This pan-fried salmon (lightly fried in olive oil or butter) with a bean salad and olive oil dressing, is the perfect Harcombe Diet meal for Phase 1 and 2.

You can eat as many eggs as you want and almost any vegetables except mushrooms and potatoes.

You can have as much natural live yogurt as you like and as much water, herbal tea and decaffeinated tea and coffee as you like (without milk), and up to 50g of brown rice or oats a day (150g for vegetarians).

During this first five-day phase you cannot eat: mushrooms, potatoes, fruit, cake, biscuits and confectionary, cheese, milk, alcohol, fruit juice and anything that's been pickled or processed.

Meal planner ideas for Phase 1

  • Poached eggs and bacon
  • Steamed white fish with salad a lemon and olive oil dressing
  • Roast chicken with garlic and vegetables

In Phase 2... There are pretty much three rules to this: avoid processed foods, don't eat fats and carbs in the same meal, and don't eat foods which give you cravings.

The simple way of avoiding processed foods is by only eating things that are 'real' food, that means that you shouldn't eat anything that's not in it's natural form. For example always eat brown rice, wholemeal pasta and bread, instead of the white alternatives. Don't eat sugar, except for those naturally found in fruit, milk, and whole food (yes, that does mean giving up Mars Bars, cakes, biscuits, sob!). Eat potatoes, not chips. Eat fish, not fishfingers. Don't drink fruit juice, eat fruit. And you should only eat fresh, unprocessed meats that have no added ingredients.

Meal planner ideas for Phase 2

  • Ham omelette
  • Tuna Nicoise with salad and balsamic dressing
  • Strawberries and natural live yoghurt

In Phase 3... Is the fun phase! And hopefully one you can follow for the rest of your life. You should enter this phase when you have reached your natural weight in Phase 2. Except in this phase, you can pretty much eat what you want at almost any time. However, eating anything and everything is a bit of a cheat. So you must follow the rules that you shouldn't cheat too often, shouldn't cheat too much, and you must stay in control.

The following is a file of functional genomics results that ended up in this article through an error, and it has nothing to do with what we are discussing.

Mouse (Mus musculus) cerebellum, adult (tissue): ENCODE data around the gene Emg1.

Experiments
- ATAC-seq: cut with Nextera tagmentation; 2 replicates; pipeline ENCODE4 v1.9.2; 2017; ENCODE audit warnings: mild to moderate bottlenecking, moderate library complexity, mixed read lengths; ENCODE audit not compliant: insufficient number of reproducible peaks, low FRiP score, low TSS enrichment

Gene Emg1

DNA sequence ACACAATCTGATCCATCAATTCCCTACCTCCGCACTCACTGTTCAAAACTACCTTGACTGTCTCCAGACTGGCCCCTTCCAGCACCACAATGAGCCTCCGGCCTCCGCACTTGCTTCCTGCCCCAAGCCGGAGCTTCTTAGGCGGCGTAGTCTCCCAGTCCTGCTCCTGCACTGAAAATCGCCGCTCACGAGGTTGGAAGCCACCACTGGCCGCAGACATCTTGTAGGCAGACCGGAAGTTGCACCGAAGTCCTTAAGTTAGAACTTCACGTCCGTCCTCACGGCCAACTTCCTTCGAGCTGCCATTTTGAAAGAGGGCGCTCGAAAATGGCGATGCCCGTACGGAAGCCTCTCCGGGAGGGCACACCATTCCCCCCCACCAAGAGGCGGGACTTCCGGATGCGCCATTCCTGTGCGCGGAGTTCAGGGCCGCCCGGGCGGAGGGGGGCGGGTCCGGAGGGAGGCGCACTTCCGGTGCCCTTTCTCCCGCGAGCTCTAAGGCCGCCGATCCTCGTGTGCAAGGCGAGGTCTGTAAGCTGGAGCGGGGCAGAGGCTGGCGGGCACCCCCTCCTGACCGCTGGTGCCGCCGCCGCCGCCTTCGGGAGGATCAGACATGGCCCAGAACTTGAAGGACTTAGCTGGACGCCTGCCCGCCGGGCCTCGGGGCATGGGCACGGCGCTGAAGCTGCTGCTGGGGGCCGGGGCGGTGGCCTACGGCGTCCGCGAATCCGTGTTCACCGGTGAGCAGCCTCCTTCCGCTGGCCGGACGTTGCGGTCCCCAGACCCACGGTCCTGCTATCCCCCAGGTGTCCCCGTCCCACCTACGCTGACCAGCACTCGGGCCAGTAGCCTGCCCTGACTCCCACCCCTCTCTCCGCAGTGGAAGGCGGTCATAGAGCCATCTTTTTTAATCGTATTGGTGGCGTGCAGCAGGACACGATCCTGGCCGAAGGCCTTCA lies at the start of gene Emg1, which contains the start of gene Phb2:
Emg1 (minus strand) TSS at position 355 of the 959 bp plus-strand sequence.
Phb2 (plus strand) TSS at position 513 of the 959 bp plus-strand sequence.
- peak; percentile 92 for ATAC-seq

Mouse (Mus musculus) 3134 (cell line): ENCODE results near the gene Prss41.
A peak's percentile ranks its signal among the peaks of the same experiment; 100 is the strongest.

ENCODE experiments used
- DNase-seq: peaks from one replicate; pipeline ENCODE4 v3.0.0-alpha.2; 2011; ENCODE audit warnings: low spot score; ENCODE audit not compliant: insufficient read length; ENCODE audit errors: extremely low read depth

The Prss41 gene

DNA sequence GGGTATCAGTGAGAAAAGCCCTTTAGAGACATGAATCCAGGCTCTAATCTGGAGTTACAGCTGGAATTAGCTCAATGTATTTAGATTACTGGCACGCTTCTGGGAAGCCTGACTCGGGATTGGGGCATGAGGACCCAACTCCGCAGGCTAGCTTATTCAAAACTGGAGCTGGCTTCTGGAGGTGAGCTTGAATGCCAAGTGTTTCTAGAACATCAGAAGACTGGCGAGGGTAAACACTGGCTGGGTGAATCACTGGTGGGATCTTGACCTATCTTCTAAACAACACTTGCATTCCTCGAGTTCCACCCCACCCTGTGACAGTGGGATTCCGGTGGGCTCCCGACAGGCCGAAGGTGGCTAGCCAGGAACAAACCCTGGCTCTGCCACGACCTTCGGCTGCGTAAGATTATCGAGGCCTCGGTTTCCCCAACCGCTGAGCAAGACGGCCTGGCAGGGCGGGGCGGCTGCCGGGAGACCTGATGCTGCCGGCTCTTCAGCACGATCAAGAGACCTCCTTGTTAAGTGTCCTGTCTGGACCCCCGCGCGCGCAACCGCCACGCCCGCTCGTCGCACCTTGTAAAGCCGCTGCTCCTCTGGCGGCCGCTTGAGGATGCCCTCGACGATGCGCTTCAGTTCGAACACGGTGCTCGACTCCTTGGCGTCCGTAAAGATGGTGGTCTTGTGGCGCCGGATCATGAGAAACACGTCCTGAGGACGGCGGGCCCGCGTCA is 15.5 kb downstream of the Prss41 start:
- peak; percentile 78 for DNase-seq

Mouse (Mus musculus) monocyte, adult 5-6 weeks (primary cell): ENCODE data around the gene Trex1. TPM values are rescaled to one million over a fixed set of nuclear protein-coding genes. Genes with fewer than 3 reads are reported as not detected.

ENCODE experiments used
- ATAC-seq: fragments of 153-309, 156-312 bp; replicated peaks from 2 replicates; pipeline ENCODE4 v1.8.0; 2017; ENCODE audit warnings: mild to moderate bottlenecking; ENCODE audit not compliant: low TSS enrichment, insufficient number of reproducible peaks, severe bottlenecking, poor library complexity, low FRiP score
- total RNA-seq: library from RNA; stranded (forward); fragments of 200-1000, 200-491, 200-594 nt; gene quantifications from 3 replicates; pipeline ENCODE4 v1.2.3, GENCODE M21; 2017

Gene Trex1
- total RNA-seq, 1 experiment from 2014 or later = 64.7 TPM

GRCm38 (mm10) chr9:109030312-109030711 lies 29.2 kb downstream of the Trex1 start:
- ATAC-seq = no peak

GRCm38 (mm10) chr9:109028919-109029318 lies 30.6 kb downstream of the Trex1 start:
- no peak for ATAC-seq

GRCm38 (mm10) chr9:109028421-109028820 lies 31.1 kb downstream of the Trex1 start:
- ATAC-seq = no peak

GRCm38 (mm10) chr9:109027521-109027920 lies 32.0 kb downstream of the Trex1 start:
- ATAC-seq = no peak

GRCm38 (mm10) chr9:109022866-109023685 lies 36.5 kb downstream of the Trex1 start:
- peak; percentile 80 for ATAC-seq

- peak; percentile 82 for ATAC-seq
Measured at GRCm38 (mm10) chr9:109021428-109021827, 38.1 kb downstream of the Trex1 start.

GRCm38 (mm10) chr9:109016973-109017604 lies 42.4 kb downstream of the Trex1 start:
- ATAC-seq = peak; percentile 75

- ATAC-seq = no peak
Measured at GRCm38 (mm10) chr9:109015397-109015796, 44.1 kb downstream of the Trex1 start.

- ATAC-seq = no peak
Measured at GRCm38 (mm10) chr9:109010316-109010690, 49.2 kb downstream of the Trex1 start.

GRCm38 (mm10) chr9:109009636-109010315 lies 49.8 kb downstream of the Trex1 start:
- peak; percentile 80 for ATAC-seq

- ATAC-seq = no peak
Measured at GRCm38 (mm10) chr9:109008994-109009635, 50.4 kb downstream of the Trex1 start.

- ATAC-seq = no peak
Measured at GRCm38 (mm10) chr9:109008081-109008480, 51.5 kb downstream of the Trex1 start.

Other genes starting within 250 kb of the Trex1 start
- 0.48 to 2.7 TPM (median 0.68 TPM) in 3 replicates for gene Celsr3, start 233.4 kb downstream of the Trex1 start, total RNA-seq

Basically your goal should still be not to eat processed foods, but you can have a calorific dessert on a special occasion or indulge in something you really, really fancy, just not too often. The idea is that you've now learnt enough about good food and beaten cravings for long enough, that you won't instantly want to devour a whole tub of ice-cream straight from the tub!

To read more on exactly why the Harcombe Diet works, detailed meal plans and how to separate fats and carbs for your different meals in Phase 2, you can buy The Harcombe Diet: Stop Counting Calories and Start Losing Weight, by Zoë Harcombe.

Lifestyle Writer

Gemma Chandler is a lifestyle writer specialising in kids' educational media across a range of topics including nature, history, science and geography across digital, print, social media and video channels. She joined Creature & Co. at 2015, shortly becoming Digital Editor of National Geographic Kids magazine.